Coelho’s connection to football is uncertain. As part of his promotional efforts for HP computers—Coelho says his laptop is a lifeline—he avers that he uses the machine to check “soccer scores.” But for which team? Clearly, the writer requires a network of Flash and database-savvy programmers to keep his amalgam of websites and blogs up and running.
His selection to Brazil’s prestigious literary academy was controversial, writes Glauco Ortolano in World Literature Today (“The Coming of Age of a Brazilian Phenomenon,” Apr–Jun 03). Critics disparage the “narrative simplicity” characteristic of such works as his blockbuster The Alchemist (1988), one of Madonna‘s favorite novels. “His message is also very simple and millennial,” writes Ortolano. “Happiness lies in finding ourselves.”
The release of emotions and living in the present number among Coelho’s core ideas, leading to the view that his work amounts to little more than thinly veiled self-help or life coaching. “All men in my view are like volcanoes,” he tells Ortolano. The man must “allow the lava in the interior to flow out.” In an e-mail exchange with Blatter following the 2006 World Cup—cynics would say that Coelho already was buttering the FIFA man up for the big sell to come—Coelho connects football with the human struggle to transform violent impulses “into a flow of light.” Football, if Coelho’s statements can be taken at face value, permits an alternative mode with which to express “instincts of competition, manhood, strategies, logistics, lust for victory” and so on.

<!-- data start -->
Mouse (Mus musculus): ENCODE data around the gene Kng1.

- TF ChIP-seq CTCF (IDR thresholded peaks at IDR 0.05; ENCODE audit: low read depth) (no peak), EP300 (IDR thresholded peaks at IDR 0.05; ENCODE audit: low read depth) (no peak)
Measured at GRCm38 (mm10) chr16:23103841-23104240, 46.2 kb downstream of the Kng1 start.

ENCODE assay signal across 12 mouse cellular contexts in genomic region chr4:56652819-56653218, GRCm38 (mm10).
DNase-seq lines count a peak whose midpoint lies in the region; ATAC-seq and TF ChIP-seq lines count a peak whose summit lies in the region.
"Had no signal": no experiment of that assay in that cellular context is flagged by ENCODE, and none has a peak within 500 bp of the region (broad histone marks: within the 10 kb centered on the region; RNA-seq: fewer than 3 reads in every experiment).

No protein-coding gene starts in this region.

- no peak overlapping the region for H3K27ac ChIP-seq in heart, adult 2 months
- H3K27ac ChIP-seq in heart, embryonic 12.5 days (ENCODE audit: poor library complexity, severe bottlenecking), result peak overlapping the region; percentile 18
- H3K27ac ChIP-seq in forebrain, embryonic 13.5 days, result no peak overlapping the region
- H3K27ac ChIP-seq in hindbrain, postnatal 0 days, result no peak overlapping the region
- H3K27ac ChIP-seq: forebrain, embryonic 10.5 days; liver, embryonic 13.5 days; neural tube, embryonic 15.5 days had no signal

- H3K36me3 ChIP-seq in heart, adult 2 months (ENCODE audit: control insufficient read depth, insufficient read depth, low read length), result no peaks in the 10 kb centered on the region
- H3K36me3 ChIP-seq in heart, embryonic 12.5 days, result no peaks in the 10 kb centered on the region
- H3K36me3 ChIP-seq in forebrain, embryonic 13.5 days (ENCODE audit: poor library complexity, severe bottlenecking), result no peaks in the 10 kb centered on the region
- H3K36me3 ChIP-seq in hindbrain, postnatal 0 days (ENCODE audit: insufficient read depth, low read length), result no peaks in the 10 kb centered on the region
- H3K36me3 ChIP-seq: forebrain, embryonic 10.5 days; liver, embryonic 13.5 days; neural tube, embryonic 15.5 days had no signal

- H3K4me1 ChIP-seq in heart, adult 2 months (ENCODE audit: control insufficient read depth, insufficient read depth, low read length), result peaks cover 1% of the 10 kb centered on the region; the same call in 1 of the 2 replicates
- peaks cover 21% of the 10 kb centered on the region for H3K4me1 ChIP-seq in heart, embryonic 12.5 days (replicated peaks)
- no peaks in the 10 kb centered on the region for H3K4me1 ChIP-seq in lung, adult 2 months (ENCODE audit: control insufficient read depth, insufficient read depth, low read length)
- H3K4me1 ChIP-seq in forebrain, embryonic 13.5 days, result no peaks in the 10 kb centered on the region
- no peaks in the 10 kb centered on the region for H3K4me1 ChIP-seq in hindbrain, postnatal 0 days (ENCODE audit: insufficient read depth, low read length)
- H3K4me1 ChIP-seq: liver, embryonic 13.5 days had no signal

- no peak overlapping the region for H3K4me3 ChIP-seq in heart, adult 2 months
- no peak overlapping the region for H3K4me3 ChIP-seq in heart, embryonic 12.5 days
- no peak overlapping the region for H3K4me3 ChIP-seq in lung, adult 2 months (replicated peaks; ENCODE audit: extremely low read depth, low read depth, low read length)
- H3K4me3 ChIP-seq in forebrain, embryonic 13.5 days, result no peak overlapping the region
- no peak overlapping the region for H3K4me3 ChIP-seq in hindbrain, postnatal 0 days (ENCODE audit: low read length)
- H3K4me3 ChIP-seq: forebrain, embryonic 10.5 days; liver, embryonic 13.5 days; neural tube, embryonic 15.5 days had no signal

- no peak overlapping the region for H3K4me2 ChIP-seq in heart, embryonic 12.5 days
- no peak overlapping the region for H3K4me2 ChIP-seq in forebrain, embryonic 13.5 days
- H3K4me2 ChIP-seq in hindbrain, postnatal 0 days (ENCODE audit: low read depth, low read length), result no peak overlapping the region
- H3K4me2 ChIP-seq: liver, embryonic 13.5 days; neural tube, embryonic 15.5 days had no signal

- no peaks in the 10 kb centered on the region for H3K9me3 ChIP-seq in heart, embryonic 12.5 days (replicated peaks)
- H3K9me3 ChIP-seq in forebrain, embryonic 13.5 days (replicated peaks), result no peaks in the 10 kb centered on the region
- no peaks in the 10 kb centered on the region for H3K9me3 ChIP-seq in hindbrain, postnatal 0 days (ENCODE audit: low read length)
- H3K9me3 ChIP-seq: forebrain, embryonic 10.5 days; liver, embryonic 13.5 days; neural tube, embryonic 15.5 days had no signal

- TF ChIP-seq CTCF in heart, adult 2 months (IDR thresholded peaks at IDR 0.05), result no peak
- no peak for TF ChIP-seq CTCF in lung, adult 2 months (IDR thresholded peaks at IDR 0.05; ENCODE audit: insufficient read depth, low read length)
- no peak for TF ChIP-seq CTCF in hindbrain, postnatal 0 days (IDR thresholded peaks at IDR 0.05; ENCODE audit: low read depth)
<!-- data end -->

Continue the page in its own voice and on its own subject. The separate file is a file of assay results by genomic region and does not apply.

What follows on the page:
FIFA provided the following spontaneous translation of Coelho’s remarks on Tuesday:
I’m here not to speak of Brazil’s economic improvements, of our big social improvements. That’s not why I’m going to talk. I’m going to say that today is the day where a victory has started, a victory that will last. Seven years [from] today we will be able to live up to our emotions. What we can identify in the Brazilian football squad we are going also to be able to identity among the Brazilian people: the capacity to work together. That’s what the football players do in the field. They are all working for one aim. Brazilians work hard. Brazilians will work hard to meet this challenge. We have also the capacity to dream and, most of all, to be creative.
So [to] bring the right to host the Cup to Brazil also means [to] awaken this emotion. We have won five times a World Cup. But this emotion is still alive, despite the fact that we won five times. Our relationship with football is very particular. I’ve seen people spend five years discussing a match. I’ve seen people discussing for five hours a match, but I’ve never seen someone discussing a sexual relationship for five hours. So I can tell you that the emotion created by football lasts longer than the emotion created by sexual relationships. I’m not saying that one is better is the other. I’m just saying that one lasts longer than the other.
And, from now on, if FIFA decides to grant us this honor, I can reassure you, Mister President, Joseph Blatter, that you will be able to count on us, and you will see that we will be as disciplined as our football players. We will be as creative. We will work in a team as our players do. And as Brazilians we will honor our commitments.
Coelho extols the notion of sacrifice (albeit “creative” sacrifice) on behalf of a team concept, which appears to clash, at least superficially, with a literary ethos he describes as “man in search of his own identity.” In his writing he has elevated the motif of pilgrimage or journey atop the hierarchy of spiritual fulfillment, which is sensible considering his own fractured biography—involving electroshock therapy as a youth and persecution by the Brazilian dictatorship. The trauma helped launch a seeking life as a lyricist, theater director and self-actualizer.
Still, it seemed strange to see a figure of letters participating in the corporate-tainted badinage and boosterism such as that on view in Zurich this week. Was Coelho seduced by the CBF vision quest? Does he ignore what Rio salesman Lucas Mattos called “this misery in the streets”?
Listen to our podcast interview with Coelho, recorded on Nov 8.